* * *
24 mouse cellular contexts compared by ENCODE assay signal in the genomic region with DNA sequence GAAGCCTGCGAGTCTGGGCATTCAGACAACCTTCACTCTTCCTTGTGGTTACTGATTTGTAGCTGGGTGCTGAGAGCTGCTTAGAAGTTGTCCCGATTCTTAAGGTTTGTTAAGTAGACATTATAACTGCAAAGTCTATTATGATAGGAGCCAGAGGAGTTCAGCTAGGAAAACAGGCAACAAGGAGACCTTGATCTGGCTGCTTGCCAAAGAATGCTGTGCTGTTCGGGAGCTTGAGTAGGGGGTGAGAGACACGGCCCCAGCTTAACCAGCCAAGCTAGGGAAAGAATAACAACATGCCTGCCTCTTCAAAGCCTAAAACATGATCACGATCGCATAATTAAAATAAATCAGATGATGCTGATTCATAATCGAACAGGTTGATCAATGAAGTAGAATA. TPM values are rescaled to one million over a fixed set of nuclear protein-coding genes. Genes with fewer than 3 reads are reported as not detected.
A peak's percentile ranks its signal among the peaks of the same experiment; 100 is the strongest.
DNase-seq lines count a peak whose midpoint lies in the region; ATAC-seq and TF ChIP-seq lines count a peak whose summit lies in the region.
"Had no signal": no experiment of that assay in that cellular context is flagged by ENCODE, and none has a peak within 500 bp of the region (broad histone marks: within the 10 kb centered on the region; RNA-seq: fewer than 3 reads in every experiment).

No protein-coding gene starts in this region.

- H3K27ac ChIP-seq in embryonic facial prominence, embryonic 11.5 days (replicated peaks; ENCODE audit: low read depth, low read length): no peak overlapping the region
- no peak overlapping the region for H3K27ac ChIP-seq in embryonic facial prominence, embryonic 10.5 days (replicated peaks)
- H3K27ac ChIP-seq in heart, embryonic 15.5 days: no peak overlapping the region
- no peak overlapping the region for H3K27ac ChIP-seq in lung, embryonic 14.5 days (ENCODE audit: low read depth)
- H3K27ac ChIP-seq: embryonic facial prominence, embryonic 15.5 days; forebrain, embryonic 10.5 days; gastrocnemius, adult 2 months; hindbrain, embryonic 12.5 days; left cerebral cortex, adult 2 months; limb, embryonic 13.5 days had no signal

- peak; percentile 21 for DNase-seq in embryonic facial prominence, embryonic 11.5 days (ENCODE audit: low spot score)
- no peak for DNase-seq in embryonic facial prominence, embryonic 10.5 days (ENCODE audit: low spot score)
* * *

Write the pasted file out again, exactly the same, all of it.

24 mouse cellular contexts compared by ENCODE assay signal in the genomic region with DNA sequence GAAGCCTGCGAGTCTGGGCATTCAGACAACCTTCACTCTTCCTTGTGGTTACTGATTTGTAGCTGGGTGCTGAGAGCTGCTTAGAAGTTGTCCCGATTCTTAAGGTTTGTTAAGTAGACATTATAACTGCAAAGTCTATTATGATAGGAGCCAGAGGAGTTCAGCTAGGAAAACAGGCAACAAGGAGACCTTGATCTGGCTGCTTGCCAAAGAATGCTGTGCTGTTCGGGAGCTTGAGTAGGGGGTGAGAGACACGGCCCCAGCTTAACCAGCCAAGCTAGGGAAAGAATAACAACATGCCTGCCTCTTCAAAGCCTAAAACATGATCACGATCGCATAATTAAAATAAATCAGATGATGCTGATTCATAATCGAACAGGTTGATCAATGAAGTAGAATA. TPM values are rescaled to one million over a fixed set of nuclear protein-coding genes. Genes with fewer than 3 reads are reported as not detected.
A peak's percentile ranks its signal among the peaks of the same experiment; 100 is the strongest.
DNase-seq lines count a peak whose midpoint lies in the region; ATAC-seq and TF ChIP-seq lines count a peak whose summit lies in the region.
"Had no signal": no experiment of that assay in that cellular context is flagged by ENCODE, and none has a peak within 500 bp of the region (broad histone marks: within the 10 kb centered on the region; RNA-seq: fewer than 3 reads in every experiment).

No protein-coding gene starts in this region.

- H3K27ac ChIP-seq in embryonic facial prominence, embryonic 11.5 days (replicated peaks; ENCODE audit: low read depth, low read length): no peak overlapping the region
- no peak overlapping the region for H3K27ac ChIP-seq in embryonic facial prominence, embryonic 10.5 days (replicated peaks)
- H3K27ac ChIP-seq in heart, embryonic 15.5 days: no peak overlapping the region
- no peak overlapping the region for H3K27ac ChIP-seq in lung, embryonic 14.5 days (ENCODE audit: low read depth)
- H3K27ac ChIP-seq: embryonic facial prominence, embryonic 15.5 days; forebrain, embryonic 10.5 days; gastrocnemius, adult 2 months; hindbrain, embryonic 12.5 days; left cerebral cortex, adult 2 months; limb, embryonic 13.5 days had no signal

- peak; percentile 21 for DNase-seq in embryonic facial prominence, embryonic 11.5 days (ENCODE audit: low spot score)
- no peak for DNase-seq in embryonic facial prominence, embryonic 10.5 days (ENCODE audit: low spot score)